Trucker’s Café offers food for the soul to those in need
MIKE McGEE | 12/28/2018, 4:03 p.m.
That first effort, called Safari Blue, eventually closed. After a while, Woods relocated her business to a nearby truck stop and called it Trucker’s. After nearly a decade, their restaurant settled into its current location.
Originally, the couple and their daughter passed out air conditioning units, sandwiches and footwear in the summer to those in need. After the relocation to MLK Boulevard, she realized shutting down the restaurant on one day might better serve the most people.
“We just close down Monday and just reserve a day or so for the homeless and less fortunate parents that can’t even survive out here on the income they’re doing,” she confirmed.
She noted that she has people show up from as far as Lancaster, DeSoto and Plano.
“I don’t turn down nobody,” she asserted.
Woods remarked that she knew she would always do such work, but she did pause to share the moment she realized that the labor she put into her community was unquestionably vital.
“I had a person that I actually took off the street,” she said. “She was a child herself, having a baby and just cold, thin … I said right there. I’m fixing to do something to help. There’s too many people out here; that could lead to just opening up doors to a whole bunch.”
She and her husband decided to take the young woman into their home.
“And now she’s doing good, got her a steady job, got her own place – and I probably help a lot of people in here, help them get a place and do all of that stuff, a job or whatever we can help in,” she added.
Trucker’s now has Facebook fans from as far away as Hong Kong who log in to witness its good works. Along with food, the restaurant is a focal point in the community for those in need of school clothes, backpacks, toiletries, trash bags, rain ponchos, soap and other items.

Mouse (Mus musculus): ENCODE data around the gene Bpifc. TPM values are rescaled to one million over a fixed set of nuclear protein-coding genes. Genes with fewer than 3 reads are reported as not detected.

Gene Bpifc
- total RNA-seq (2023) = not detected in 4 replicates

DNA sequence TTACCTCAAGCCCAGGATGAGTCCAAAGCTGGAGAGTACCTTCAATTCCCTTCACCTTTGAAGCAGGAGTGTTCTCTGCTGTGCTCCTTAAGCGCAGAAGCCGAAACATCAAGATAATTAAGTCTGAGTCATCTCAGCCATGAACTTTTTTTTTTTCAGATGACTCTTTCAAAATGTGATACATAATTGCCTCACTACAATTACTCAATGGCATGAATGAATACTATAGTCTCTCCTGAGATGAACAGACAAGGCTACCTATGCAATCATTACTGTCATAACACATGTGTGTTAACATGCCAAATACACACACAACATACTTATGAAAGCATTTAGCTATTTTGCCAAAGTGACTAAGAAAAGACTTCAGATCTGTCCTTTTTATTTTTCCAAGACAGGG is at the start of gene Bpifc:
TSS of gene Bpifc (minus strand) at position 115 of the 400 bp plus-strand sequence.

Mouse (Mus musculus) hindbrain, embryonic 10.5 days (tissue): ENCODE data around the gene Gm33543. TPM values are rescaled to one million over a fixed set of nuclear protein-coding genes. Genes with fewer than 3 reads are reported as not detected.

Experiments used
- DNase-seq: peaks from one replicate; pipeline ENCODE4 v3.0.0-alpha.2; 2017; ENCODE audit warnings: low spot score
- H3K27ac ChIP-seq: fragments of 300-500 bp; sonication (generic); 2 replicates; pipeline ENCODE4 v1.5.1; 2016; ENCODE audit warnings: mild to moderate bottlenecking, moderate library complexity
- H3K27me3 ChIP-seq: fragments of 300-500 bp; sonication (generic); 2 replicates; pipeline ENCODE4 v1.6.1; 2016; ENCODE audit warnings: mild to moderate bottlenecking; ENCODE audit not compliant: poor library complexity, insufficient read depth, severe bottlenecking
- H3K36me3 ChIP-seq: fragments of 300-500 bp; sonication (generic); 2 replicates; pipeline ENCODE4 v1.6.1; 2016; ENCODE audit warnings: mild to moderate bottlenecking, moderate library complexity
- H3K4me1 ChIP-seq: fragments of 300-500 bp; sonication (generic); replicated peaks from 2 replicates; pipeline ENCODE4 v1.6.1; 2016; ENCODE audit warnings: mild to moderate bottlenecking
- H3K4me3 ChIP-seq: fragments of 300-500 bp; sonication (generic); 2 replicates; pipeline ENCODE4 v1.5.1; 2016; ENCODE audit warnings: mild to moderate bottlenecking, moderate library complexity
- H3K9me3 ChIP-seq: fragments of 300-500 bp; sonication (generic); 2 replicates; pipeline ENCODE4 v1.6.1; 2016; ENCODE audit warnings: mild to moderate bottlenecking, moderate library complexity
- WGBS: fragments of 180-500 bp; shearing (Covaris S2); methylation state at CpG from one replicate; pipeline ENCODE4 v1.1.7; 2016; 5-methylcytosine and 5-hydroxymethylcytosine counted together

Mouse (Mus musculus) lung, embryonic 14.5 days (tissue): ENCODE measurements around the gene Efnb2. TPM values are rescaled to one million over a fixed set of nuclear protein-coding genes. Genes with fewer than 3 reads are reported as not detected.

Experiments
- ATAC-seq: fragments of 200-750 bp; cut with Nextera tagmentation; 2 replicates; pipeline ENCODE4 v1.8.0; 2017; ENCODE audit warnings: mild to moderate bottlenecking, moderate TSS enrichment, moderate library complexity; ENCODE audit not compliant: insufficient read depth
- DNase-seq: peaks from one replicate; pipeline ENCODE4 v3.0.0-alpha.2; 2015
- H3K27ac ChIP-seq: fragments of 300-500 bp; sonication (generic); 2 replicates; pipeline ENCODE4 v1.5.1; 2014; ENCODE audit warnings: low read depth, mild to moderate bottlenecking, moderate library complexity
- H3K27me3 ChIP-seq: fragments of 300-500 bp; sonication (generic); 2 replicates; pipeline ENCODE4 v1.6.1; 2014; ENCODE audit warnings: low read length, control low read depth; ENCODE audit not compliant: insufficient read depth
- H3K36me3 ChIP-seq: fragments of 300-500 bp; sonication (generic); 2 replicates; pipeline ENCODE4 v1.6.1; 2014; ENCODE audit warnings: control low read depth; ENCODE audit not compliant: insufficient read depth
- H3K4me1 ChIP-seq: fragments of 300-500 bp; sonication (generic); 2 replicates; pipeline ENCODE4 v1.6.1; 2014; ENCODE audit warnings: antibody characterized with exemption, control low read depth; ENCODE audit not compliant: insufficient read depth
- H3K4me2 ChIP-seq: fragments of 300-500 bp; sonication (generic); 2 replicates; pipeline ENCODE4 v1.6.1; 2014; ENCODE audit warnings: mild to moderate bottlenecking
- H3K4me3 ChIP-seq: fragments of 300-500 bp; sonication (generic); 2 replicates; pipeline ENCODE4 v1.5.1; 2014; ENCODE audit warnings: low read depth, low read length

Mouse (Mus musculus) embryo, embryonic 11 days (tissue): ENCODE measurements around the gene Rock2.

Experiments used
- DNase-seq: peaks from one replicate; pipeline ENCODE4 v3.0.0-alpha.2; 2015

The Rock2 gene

Trucker’s has “adopted” 10 families for this holiday season and will host a Christmas party for them Dec. 23 with food baskets and toys for the children. The day after, the café will present an entire nursing home with house shoes, gowns and fruit baskets. On Christmas Day, Trucker’s will feed 300 homeless men and women, as well as provide them with new shoes, blankets and towels, among other items.
But the entrepreneur might be taking a break soon. After two years at the current location, the restaurant may have to move again. The nonprofit CitySquare has purchased the entire strip that houses the café – including the former Black Forest Theater – and will convert the area into a community theater, children’s classrooms and a recording studio, according to Woods.
She said she is considering opening a lounge or grill in the summer of 2019, as well as a food truck business. But the break from the restaurant business will not be a break from caring for those who are in need around her.
“We’re just one and it takes a village,” Woods considered as she discussed the donations she accepts at her business and online at https://tcfood4soul.org.
“Every little bit helps. We have a lot of homeless people out here. We’ve got a lot of people this month alone on the verge of being two steps off the street.”